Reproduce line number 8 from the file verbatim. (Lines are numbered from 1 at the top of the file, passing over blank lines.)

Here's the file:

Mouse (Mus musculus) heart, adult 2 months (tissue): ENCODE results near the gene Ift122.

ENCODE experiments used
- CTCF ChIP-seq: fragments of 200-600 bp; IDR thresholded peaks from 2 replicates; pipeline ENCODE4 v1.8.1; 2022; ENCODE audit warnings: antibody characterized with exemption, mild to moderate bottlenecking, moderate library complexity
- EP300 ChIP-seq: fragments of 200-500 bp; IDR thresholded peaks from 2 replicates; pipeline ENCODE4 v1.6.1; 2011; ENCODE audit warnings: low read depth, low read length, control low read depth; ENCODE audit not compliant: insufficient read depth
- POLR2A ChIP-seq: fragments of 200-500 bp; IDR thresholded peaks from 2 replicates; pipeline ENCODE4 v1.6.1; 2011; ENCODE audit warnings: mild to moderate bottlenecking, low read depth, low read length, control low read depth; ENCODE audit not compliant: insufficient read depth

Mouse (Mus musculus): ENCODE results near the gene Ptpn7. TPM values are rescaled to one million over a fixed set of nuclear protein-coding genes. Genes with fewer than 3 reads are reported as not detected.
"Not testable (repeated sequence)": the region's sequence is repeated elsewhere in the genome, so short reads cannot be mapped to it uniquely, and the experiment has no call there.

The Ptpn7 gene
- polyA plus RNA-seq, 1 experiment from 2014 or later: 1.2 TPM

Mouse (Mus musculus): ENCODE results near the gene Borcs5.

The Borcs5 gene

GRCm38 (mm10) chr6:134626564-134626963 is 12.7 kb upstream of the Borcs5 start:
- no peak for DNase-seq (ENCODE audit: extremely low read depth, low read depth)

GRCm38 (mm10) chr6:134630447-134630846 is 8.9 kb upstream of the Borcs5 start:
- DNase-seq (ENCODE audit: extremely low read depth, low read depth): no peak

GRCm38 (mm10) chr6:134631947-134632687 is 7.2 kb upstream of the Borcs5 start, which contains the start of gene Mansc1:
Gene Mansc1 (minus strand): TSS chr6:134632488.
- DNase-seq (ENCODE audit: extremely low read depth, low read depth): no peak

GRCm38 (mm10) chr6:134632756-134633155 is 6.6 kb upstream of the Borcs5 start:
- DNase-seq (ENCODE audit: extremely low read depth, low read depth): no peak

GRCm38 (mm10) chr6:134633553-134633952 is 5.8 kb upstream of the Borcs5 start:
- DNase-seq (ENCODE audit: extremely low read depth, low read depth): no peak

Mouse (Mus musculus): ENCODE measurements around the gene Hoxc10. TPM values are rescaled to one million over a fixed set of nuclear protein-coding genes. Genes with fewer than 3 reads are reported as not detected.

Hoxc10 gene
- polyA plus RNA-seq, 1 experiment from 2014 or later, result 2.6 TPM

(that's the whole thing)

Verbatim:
The Ptpn7 gene